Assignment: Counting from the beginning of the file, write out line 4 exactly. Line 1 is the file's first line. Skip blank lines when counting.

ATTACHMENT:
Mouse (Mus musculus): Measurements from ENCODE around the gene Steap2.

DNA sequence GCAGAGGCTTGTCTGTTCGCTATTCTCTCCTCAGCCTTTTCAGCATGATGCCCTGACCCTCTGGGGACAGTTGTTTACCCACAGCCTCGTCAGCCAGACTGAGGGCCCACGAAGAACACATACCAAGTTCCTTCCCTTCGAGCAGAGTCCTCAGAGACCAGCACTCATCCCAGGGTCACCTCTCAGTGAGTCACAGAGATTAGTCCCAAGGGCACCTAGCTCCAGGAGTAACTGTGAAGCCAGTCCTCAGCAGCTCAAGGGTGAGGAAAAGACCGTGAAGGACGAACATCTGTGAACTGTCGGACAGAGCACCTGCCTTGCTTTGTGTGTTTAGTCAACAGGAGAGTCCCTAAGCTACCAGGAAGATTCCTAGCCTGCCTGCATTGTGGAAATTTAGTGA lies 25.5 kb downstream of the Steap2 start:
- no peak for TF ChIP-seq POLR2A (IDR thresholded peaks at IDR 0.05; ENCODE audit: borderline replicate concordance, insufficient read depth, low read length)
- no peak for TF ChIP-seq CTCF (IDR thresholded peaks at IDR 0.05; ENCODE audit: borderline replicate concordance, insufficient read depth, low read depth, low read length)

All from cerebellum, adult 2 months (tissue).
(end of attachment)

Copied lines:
- no peak for TF ChIP-seq CTCF (IDR thresholded peaks at IDR 0.05; ENCODE audit: borderline replicate concordance, insufficient read depth, low read depth, low read length)